Take With Plenty of Water: ACAD Student Art Exhibit Tackles Mental Health Issues Head On

March 16, 2015

Calgary, AB – The Alberta College of Art + Design Students’ Association (ACADSA) is launching a weeklong exhibition, Take With Plenty of Water (March 16 – 20) in the Main Mall to showcase student artwork that addresses mental health.

The exhibition is a culmination of a unique Artist in Residence program organized by ACADSA and  funded through the Alberta Campus Mental Health Innovation Fund. The goal of the program is to raise awareness of mental health issues while offering students the opportunity to gain hands on practical skills related to their field of study at ACAD.

Community health workers are excited to see ACADSA supporting the mental wellbeing of ACAD students. “ACAD is preparing young adults for a healthier future, says Gail Mukaida with Mental Health First Aid Canada. She continues, “The benefits of better informing the public about mental health problems include potential improvements in student performance, work productivity, personal relationships, overall health, and quality of life.  As a community, we cannot afford to let stigmas and myths about mental illness perpetuate the pain and suffering of our friends, family members, and colleagues. This is why it is so exciting that ACAD is supporting the mental wellbeing of their students by offering the Mental Health First Aid Canada (Basic) course, and by sponsoring a project in which students can create works that reflect their ideas and beliefs on mental health.”

The week long exhibition features paintings, ceramics, jewellery, photography, projection and animation. Twelve students were accepted into the Residency and have each been awarded a $500 bursary to help support their practice. Participants were required to choose a research topic related to one of the residency themes. Skin focuses on issues of body image, self-esteem and eating disorders, Melancholy focuses on depression and anxiety, and Vice deals with addictive and compulsive behaviors The students  meet as a group to discuss their goals, to share what motivated them to partake in the program and to brainstorm specific ideas that they felt would relate to their creative practice.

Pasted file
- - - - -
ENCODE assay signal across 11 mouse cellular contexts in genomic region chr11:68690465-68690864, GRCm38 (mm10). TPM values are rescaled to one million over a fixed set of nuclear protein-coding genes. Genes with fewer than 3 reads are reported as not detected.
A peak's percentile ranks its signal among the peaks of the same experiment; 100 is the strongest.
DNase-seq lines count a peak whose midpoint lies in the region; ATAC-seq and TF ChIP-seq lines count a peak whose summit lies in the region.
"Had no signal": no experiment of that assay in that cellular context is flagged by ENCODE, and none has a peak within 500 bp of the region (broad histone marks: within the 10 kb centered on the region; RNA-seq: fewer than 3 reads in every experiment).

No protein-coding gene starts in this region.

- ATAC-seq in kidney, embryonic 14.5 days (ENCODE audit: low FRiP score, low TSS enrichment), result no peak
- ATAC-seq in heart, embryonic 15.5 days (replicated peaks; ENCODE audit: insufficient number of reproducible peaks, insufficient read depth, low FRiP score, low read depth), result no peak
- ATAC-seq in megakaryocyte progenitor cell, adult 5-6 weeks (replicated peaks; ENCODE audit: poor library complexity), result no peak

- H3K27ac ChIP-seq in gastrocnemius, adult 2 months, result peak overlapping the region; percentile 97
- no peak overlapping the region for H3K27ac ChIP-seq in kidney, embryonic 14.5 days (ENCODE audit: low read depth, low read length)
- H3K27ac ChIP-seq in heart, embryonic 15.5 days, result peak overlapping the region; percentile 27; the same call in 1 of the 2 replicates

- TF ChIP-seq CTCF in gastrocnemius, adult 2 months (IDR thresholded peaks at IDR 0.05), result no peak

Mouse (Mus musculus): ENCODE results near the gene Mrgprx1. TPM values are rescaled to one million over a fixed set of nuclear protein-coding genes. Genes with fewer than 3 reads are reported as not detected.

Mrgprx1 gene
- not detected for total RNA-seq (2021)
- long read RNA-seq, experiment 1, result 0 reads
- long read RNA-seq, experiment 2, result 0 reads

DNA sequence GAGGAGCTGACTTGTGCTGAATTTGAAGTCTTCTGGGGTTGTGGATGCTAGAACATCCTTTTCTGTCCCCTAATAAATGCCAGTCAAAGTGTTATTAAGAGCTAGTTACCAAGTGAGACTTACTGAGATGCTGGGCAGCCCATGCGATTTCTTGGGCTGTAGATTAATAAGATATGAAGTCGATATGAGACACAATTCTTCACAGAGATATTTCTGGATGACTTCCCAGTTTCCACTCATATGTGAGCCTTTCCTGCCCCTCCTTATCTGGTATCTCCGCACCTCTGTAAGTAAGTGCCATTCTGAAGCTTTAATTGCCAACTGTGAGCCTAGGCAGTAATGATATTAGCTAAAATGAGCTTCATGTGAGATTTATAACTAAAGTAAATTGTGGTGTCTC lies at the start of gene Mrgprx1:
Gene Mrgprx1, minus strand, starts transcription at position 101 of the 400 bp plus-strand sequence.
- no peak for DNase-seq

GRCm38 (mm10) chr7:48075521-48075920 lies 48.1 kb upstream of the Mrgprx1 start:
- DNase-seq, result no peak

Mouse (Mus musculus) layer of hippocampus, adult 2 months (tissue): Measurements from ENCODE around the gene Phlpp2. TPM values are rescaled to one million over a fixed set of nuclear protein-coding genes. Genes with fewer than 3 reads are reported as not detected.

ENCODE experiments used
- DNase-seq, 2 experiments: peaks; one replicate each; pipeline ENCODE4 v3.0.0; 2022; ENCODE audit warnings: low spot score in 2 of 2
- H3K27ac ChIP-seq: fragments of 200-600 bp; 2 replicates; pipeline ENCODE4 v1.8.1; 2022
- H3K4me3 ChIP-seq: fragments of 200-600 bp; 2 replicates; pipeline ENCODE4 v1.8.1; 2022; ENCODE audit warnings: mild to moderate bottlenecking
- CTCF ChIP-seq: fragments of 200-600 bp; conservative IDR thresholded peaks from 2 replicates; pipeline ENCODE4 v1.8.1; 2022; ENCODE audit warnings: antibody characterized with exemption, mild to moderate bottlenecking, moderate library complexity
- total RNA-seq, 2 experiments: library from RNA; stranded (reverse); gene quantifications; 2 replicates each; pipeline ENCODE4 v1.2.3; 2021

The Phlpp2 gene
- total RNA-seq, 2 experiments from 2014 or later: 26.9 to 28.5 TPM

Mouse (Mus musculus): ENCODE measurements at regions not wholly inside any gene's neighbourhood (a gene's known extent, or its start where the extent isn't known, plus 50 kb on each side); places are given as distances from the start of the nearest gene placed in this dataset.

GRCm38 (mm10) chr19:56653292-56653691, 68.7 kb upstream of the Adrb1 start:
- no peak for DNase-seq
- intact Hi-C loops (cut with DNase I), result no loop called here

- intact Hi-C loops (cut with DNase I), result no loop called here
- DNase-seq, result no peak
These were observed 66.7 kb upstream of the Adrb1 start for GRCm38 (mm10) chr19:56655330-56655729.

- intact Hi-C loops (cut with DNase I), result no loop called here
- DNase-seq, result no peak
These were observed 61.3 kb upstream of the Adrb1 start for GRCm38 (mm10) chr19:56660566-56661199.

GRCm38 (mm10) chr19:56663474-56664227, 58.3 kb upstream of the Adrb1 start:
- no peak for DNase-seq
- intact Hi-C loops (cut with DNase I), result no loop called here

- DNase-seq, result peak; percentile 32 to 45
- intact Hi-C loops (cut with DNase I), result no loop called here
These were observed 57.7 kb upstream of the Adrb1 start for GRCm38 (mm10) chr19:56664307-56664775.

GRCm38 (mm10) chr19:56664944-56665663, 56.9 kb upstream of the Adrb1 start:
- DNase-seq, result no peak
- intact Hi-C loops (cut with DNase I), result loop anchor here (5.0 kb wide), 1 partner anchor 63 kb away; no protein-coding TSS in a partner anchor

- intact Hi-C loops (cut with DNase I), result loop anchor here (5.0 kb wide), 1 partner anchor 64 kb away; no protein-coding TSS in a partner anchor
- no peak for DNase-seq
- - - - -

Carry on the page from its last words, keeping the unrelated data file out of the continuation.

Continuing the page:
When asked why she applied to the residency, one of the students, 3rd year painting major Annie Belley says, “I want to reduce the stigma surrounding mental illness by forcing society to view it as a very human disease, rather than something alien and frightening, and I believe that building awareness is the first step.”

ACADSA is grateful to the Alberta Campus Mental Health Innovation Fund (ACMHI) for the support of the program as it has empowered students' associations across Alberta to create initiatives that support their campuses in ways that are relevant to their students. Sarah Grodecki, President of the ACAD Students’ Association says that the student reaction to the Residency program has “inspired us (ACADSA) to reflect on how we as a community can support mental health and well-being on our campus. It’s really pushed us to think outside the box in terms of how we build awareness towards these issues. We are really fortunate to have been able to offer our students a creative and meaningful opportunity that enhances what they are learning in the studio and the classroom.”

Media: For more information and to arrange interviews or obtain a full media kit, contact:
JoAnn Reynolds, External Communications Specialist, Alberta College of Art + Design 
t. 403.284.7656 c. 403.892.5394 joann.reynolds@auarts.ca